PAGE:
Following the murder of a barangay chair and environmental enforcer in Palawan earlier this month, Environment Secretary Roy Cimatu, a former chief of the Armed Forces of the Philippines (AFP), started mulling the possibility of arming environmental patrollers with guns.
In a statement earlier this week, Cimatu revealed that the Department of Environment and Natural Resources (DENR) would ask the military and the police to train foresters in security protocols and the use of firearms.

1 October 2017

Ford Provides $20,000 in Grants for Educational and Conservation Efforts in Africa
The News Wheel, 1 October 2017
Ford Motor Company last month donated $20,000 USD in grants to education and conservation projects taking place in Kenya, Mozambique, and Tanzania.
Of that total, $10,000 will be provided to the Africa Foundation to help push forward with its education program in Tanzania and Mozambique. A portion of those funds will also be used in Tanzania to aid in the task of facilitating Black Rhino relocation by destroying alien vegetation. The other $10,000 is being given to the Maasai Wilderness Conservation Trust to help the Maasai community preserve the Greater Amboseli-Tsavo Ecosystem in Kenya.

[Kenya] ‘White bone’ has admirable agenda, larger-than-life protagonist
By Walt Braun, The Mercury, 1 October 2017
“White Bone” is a story about Kenya. More specifically yet, it’s about corruption in Kenya. Exhibit A, hardly fiction, would be last summer’s election, the results of which the country’s supreme court nullified while calling for another vote this fall.
“White Bone” also is about exploitation, which, along with widespread corruption, has hindered progress in multiple areas in Kenya and elsewhere in Africa for generations, if not centuries. The Chinese are among antagonists in this novel; they’re investing heavily in Kenya and other parts of Africa while consolidating as much control over the continent’s natural resources as possible.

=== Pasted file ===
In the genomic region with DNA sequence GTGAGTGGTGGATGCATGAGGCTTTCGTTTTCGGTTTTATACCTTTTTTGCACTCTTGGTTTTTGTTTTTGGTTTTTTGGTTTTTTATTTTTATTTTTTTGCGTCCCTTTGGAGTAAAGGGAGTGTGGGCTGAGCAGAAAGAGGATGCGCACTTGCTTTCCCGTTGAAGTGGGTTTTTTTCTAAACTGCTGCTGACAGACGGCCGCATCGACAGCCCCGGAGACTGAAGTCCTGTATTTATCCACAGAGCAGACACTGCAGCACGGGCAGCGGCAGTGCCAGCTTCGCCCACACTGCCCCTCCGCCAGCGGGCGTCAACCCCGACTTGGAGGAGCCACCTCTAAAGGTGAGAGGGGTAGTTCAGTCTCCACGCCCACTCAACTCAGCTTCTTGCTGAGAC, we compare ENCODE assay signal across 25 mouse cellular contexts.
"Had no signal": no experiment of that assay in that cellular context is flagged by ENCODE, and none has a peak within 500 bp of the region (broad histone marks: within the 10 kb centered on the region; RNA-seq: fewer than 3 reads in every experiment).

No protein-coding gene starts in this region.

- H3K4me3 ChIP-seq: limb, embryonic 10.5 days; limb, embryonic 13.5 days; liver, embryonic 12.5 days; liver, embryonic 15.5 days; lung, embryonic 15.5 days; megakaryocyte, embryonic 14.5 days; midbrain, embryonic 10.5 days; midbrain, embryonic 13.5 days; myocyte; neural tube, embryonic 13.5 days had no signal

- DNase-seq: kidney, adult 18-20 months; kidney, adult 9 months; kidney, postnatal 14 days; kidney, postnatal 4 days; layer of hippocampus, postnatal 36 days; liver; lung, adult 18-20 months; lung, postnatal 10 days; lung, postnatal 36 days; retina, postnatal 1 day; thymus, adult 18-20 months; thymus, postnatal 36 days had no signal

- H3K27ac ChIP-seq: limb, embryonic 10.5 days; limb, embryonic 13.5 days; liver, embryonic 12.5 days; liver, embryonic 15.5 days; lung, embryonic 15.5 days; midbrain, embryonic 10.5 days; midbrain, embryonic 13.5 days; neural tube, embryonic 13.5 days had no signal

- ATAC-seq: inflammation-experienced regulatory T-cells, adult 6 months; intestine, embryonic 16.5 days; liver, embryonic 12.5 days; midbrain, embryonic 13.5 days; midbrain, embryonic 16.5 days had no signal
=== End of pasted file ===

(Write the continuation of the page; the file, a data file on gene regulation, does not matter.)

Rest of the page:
The Europeans, also in the name of progress, did much the same thing in previous centuries, and the United States, while often being a force for good, hasn’t been entirely altruistic.

[Malaysia] Wan Junaidi: ‘Hunt animal poachers down’
The Star, 1 October 2017
No effort must be spared in bringing the wildlife poachers behind the senseless killings of Bornean pygmy elephants and turtles to justice, says Datuk Seri Dr Wan Junaidi Tuanku Jaafar.
“The Ministry strongly urges the Sabah Wildlife Department and other agencies in Sabah to work tirelessly to find the perpetrators of these heinous crimes against our turtles and other wildlife as soon as possible,” the Natural Resources and Environment Minister said in a statement on Saturday.
Dr Wan Junaidi said he was appalled by and condemned the blatant lack of regard for the welfare of turtles by unscrupulous groups of people living in Sabah’s coastal areas.

[Tanzania] Loliondo herders against sale of their livestock
By Zephania Ubwani, The Citizen, 1 October 2017
Livestock keepers in Loliondo area within Ngorongoro district whose cattle were confiscated by the game rangers during a recent operation against grazing in protected areas have reiterated their anger over the auctioning of their animals.
They said they were paid ‘peanuts’ after their cattle were sold as a punishment to them for grazing them within or on the fringes of Serengeti National Park and portions of the Loliondo Game Controlled Area where grazing is prohibited.
Up to 600 head of cattle which were found in prohibited areas were auctioned on August 18th, this year through Ubapa court broker.

[Thailand] Humans must learn to live with elephants, say experts
By Pratch Rujivanarom, The Nation, 1 October 2017
Forest preservation measures and a better understanding of animal behaviour will help find a sustainable solution to the problem of crop destruction by wild elephants, according to wildlife experts.
There have been several reports in the past month of wild elephants encroaching on farmland near the forest, especially in the Eastern Region, destroying crops and sometimes hurting people and damaging personal belongings.

[USA] Former Wisconsin chief warden helping train African game wardens to fight poachers
By Meg Jones, Milwaukee Journal Sentinel, 1 October 2017
When Randy Stark started his career as a conservation warden, his duties included helping protect Wisconsin’s famous prehistoric sturgeon population.
Poaching of the valuable fish, whose eggs can command high prices, was a problem in a state with the largest concentration of lake sturgeon in the world.
“One of the first things I did as a young warden was to sit on the banks of the Wolf River at night and wait for people who came to grab the sturgeon,” said Stark, who started with the Department of Natural Resources in 1984.